Four men indicted for $24 million scheme involving iraqi currency
A federal grand jury returned an 83-count indictment charging three men from the Toledo area and a Florida man for their roles in the operation of a $24 million fraud scheme involving the sale of Iraqi dinar currency and two non-existent hedge funds, said Steven M. Dettelbach, United States Attorney for the Northern District of Ohio, and Darryl Williams, Special Agent in Charge, IRS-Criminal Investigation, Cincinnati field office.
Those charged are: Bradford L. Huebner, 65, of Ottawa Hills, Ohio; Rudolph M. Coenen, age 47, of Jacksonville, Florida; Charles N. Emmenecker, 65, of Sylvania, Ohio, and Michael L. Teadt, 66, of Maumee, Ohio.
The men are charged with conspiracy to commit wire fraud and wire fraud. Coenen and Huebner are also charged with multiple counts of money laundering. Additionally, Huebner is charged with multiple counts of structuring and willful failure to file currency and transaction reports.
As a result of the defendants’ conduct, investors lost nearly $23.8 million from dinar sales and more than $700,000 from the sale of non-existent hedge fund “seats” and “placements,” according to the indictment.
“These defendants made false statements time and again to convince people to part with their savings and hard-earned cash,” Dettelbach said. “The fact that one defendant falsely claimed he was wounded while fighting in Iraq is particularly egregious.”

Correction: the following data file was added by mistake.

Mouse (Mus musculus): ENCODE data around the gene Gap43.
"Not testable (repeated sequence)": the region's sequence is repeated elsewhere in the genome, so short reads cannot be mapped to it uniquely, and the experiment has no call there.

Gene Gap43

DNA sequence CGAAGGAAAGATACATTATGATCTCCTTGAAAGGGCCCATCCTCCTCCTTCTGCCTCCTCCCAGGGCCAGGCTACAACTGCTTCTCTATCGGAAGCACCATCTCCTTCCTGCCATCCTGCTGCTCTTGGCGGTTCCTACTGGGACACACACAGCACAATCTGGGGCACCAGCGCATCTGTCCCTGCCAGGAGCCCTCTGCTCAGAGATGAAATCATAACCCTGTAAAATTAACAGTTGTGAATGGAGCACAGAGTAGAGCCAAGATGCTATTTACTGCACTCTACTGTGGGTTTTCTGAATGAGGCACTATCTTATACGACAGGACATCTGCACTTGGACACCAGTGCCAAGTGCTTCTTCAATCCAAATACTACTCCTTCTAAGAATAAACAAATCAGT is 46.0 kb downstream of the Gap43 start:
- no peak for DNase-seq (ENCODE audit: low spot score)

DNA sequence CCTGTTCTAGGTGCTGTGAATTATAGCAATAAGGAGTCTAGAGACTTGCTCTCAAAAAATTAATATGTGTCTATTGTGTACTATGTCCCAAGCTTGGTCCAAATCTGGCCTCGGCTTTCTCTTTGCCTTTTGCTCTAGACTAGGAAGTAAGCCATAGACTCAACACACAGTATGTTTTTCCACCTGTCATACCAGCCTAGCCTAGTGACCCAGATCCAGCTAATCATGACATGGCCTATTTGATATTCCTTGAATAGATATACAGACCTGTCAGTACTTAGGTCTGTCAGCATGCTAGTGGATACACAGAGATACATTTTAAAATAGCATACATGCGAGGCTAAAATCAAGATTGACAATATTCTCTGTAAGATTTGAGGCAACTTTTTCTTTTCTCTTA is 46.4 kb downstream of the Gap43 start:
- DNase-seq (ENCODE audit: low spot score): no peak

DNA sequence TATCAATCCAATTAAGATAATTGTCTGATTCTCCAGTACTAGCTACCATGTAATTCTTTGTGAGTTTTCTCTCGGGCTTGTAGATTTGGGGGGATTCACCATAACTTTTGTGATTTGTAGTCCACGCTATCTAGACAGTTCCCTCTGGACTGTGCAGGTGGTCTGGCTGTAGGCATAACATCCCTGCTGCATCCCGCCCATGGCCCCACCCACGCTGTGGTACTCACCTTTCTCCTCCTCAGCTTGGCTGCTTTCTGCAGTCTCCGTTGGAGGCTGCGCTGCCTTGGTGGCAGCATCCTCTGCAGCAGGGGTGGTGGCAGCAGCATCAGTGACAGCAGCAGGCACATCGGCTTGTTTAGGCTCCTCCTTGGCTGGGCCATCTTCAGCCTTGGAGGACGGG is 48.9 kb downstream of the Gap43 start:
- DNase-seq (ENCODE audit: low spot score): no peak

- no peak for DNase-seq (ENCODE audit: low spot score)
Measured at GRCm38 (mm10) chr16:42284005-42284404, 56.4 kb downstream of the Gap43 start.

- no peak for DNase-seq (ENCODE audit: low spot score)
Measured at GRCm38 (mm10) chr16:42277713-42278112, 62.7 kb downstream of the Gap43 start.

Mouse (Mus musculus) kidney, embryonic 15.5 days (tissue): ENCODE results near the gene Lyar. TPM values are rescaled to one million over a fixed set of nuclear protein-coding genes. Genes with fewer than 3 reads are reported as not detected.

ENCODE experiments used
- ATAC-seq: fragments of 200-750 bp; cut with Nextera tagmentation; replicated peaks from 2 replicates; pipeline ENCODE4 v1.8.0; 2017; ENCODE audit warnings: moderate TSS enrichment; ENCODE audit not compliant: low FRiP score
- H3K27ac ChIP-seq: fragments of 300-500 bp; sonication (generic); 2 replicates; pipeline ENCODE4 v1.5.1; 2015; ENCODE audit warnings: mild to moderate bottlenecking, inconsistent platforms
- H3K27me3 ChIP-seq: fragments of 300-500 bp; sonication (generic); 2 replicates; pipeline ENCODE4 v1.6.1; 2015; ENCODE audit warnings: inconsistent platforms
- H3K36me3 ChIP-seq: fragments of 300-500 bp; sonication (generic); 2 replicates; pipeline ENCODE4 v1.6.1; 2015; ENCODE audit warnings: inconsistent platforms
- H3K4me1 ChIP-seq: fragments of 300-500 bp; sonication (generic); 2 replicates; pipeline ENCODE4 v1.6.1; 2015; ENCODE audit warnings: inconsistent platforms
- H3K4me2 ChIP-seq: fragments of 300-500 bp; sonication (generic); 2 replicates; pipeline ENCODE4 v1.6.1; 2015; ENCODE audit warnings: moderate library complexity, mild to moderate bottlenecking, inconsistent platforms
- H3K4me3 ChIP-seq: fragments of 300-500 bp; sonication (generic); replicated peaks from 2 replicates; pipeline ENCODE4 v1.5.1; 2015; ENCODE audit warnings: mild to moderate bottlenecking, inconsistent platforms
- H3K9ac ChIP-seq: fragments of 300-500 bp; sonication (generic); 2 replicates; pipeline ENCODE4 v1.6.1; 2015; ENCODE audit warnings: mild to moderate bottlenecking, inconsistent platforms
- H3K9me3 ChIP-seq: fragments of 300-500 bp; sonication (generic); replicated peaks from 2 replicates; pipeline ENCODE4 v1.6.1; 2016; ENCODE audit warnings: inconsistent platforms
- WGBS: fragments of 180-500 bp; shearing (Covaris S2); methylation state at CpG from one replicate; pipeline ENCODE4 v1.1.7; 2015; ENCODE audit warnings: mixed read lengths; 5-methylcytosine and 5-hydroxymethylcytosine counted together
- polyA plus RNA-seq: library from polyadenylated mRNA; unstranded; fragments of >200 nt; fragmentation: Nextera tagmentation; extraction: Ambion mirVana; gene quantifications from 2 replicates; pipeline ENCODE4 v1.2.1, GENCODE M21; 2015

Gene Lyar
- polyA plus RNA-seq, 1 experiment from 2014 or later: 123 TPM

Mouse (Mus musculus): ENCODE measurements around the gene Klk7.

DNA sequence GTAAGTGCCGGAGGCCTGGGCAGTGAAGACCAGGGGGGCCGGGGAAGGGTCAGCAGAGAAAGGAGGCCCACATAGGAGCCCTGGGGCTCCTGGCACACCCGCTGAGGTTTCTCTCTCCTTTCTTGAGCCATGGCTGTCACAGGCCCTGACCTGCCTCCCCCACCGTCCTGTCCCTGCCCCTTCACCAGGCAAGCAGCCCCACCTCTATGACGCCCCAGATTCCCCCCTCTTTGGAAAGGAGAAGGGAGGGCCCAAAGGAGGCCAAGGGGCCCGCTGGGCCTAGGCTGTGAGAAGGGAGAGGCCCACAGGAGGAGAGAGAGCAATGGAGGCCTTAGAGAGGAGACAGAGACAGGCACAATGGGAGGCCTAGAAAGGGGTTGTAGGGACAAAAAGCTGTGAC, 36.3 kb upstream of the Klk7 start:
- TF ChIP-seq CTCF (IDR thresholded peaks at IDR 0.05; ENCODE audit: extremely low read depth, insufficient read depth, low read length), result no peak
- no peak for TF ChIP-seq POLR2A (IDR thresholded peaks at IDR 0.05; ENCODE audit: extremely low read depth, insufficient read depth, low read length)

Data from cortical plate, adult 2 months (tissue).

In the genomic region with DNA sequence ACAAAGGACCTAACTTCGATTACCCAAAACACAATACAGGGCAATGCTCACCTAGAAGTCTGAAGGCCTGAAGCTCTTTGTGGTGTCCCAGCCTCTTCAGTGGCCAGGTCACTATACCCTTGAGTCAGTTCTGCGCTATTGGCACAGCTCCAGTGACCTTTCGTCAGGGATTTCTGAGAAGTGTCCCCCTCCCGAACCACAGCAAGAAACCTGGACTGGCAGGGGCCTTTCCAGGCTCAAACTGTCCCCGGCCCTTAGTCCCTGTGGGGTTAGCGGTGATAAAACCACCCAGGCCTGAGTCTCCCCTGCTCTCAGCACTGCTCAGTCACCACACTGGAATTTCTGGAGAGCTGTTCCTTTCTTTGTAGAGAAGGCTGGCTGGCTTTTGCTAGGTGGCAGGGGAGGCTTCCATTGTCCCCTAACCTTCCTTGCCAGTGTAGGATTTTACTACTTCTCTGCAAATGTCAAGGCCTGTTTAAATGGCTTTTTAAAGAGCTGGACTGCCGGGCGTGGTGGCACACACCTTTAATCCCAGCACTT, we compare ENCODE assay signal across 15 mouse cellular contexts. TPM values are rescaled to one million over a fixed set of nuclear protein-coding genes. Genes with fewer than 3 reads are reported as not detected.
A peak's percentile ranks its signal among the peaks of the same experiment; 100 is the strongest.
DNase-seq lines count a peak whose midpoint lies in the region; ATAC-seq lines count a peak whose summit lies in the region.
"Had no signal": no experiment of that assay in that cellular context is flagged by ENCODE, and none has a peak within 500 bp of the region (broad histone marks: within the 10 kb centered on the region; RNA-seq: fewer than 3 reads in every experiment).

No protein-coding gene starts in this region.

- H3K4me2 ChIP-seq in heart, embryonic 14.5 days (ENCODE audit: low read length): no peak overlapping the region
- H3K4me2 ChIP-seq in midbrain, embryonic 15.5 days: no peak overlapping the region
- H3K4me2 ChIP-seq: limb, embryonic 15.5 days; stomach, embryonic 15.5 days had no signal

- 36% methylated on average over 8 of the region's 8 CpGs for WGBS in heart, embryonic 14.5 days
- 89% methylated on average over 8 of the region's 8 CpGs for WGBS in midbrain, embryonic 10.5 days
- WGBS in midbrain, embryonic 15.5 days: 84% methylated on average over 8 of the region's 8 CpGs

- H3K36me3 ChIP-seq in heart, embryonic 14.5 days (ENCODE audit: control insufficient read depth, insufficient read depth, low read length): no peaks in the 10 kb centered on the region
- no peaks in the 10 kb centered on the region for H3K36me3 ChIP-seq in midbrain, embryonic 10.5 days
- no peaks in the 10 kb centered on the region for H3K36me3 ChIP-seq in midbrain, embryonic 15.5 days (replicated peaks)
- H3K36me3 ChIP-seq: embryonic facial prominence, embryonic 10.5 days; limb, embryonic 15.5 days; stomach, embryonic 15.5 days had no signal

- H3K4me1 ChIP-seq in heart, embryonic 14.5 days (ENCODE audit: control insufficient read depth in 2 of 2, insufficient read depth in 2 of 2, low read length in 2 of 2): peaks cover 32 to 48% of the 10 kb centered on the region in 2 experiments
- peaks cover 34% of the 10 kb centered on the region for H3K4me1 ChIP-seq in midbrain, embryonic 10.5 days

Williams said: “Illegal activity involving the investment industry has brought financial ruin to many Americans. IRS Criminal Investigation is committed to unraveling complex investment schemes to ensure that the promoters of these schemes do not use the financial-services industry for personal gain.”
The indictment charges that beginning about August 2010, Huebner, Coenen, Emmenecker and Teadt conspired to operate “BH Group” in Toledo and “Bayshore Capital Investments” in Jacksonville in order to defraud investors through investments in the Iraqi dinar currency and two non-existent hedge funds.
The conspirators promoted the dinar and non-existent hedge funds through the dissemination of a series of material falsehoods conveyed primarily through weekly interstate conference calls and through the conspirators’ web site, according to the indictment.
False claims included statements about the U.S. Treasury Department’s holdings of dinar and involvement in the Iraqi dinar investment market, according to the indictment.
Additional material false statements made by the defendants include, but are not limited to, portrayal of Coenen as a former vice president at JP Morgan Chase and a former Marine who was awarded the Purple Heart after being wounded in Iraq during Operation Desert Storm.
Coenen worked for JP Morgan Chase for one day as an account executive/loan officer. He never served in the first Gulf War, was never wounded in combat and never received a Purple Heart, according to the indictment.
If convicted, the defendants’ sentence will be determined by the court after a review of factors unique to this case, including the defendants’ prior criminal record, if any, the defendants’ roles in the offense and the characteristics of the violation. The sentence will not exceed the statutory maximum and in most cases will be less than the maximum.
This case is being handled by Assistant United States Attorney Joseph R. Wilson and Gene Crawford following an investigation by the Internal Revenue Service – Criminal Investigation.
An indictment is only a charge and is not evidence of guilty. The defendants are entitled to a fair trial in which it will be the government’s burden to prove guilt beyond a reasonable doubt.